The EU must uphold Human Rights: Defenders’ call for a Human-Rights centred CSDDD – CIDSE

The EU must uphold Human Rights: Defenders’ call for a Human-Rights centred CSDDD

Open letter

Ahead of what could be the final political trilogue negotiations on the EU Corporate Sustainability Due Diligence Directive (CSDDD), 93 human rights and environmental defenders and civil society organisations from the Global South have sent a letter to the Spanish Presidency of the European Union, as well as to EP Rapporteur Lara Wolters and Justice Commissioner Didier Reynders, calling for a directive that protects human rights and our planet first, beyond business as usual.

Spanish Presidency of the Council of the European Union;
Rapporteur Lara Wolters,
Mr Didier Reynders, Commissioner for Justice.

Honourable decision-makers,

We write to you as defenders and advocates for those most affected by your proposed Corporate Sustainability Due Diligence Directive (CSDDD). As Global South signatories, we represent and convey the voices of those suffering the most from irresponsible business activity, including Indigenous peoples and workers at the end of global value chains. Ahead of what may be the final negotiations on CSDDD, we request that you hear our call for a directive that protects human rights and our planet first beyond “business as usual”.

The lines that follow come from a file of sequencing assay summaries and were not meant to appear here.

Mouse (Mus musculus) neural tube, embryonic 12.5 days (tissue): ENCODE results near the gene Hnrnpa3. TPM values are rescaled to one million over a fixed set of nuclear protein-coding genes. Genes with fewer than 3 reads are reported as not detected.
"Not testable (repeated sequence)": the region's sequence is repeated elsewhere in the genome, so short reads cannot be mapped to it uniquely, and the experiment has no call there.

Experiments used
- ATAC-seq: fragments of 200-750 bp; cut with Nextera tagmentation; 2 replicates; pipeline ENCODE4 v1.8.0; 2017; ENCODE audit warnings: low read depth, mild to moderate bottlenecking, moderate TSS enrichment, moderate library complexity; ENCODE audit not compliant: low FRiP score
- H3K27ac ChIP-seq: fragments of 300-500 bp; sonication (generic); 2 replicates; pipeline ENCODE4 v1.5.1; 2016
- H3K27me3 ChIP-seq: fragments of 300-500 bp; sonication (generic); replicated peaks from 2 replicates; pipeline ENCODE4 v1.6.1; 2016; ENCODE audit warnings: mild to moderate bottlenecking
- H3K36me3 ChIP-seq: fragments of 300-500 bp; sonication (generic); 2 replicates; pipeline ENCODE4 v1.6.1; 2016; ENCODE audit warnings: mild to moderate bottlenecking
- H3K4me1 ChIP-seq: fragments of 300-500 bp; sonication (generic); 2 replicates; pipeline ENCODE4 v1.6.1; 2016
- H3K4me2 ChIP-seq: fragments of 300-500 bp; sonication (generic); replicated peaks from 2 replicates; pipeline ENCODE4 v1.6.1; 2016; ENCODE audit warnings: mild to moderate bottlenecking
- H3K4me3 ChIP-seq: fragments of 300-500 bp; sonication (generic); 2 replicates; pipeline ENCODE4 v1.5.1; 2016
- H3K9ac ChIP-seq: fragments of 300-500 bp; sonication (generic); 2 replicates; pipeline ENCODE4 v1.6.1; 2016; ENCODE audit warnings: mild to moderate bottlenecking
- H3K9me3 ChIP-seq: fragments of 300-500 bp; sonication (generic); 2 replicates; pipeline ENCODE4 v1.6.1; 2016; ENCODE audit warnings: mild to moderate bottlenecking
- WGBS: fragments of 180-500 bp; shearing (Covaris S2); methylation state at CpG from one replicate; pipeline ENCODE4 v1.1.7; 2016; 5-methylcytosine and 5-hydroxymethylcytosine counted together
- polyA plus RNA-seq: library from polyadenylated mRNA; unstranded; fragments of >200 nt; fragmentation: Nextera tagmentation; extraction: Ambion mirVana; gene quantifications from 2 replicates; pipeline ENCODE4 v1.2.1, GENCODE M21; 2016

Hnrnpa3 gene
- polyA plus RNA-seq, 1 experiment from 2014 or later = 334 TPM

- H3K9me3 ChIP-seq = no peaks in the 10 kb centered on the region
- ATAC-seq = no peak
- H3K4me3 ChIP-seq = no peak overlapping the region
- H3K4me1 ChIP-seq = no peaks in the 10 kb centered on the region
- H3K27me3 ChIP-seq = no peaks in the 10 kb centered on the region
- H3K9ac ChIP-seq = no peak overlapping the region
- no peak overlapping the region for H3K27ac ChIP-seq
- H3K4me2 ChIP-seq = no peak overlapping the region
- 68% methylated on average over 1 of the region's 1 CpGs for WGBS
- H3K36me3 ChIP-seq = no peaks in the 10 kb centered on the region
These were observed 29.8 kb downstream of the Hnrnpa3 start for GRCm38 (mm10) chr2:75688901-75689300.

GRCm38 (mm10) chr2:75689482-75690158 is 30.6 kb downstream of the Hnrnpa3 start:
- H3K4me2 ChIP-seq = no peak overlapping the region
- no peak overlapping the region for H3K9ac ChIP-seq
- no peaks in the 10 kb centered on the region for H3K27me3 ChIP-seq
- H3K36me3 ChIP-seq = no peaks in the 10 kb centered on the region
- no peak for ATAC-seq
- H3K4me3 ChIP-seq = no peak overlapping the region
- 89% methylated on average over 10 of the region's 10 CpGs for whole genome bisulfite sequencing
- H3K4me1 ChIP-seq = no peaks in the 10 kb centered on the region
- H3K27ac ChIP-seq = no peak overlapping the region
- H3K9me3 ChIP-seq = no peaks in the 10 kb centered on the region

1. Protect our Rights and the Environment

    Restrictions on the protection of our rights will enable ongoing harm to us to continue and must be removed. In particular, we again call on you not to exclude Indigenous Rights, nor key ILO and other international instruments on the rights of workers, human rights defenders and environmental protection. Recognising our dependence as humans on the natural environment for food, health, and livelihoods, and its spiritual significance for many of us, we stress the dire threat to our planet’s ecological integrity. Protecting our life support systems – water, soil, forests and air – is essential. The CSDDD must ensure the broadest environmental protection possible to counter ever increasing business-driven ecological destruction.

  2. Protect our Climate and our Future

    While humanity is on track to reach a disastrous 3ºC warming by 2050, climate change is already causing severe harm to people, the environment and the economy, with particularly disastrous consequences for marginalised groups, such as Indigenous Peoples and women. Businesses play a major role in driving up greenhouse gas emissions. The CSDDD must require companies to effectively implement strong transition plans with time-bound targets for scope 1, 2 and 3 emissions. The inclusion of the Paris Agreement as well as the ability of rights holders to take companies to court is nothing short of an absolute necessity.

  3. Defend our Rights and Access to Justice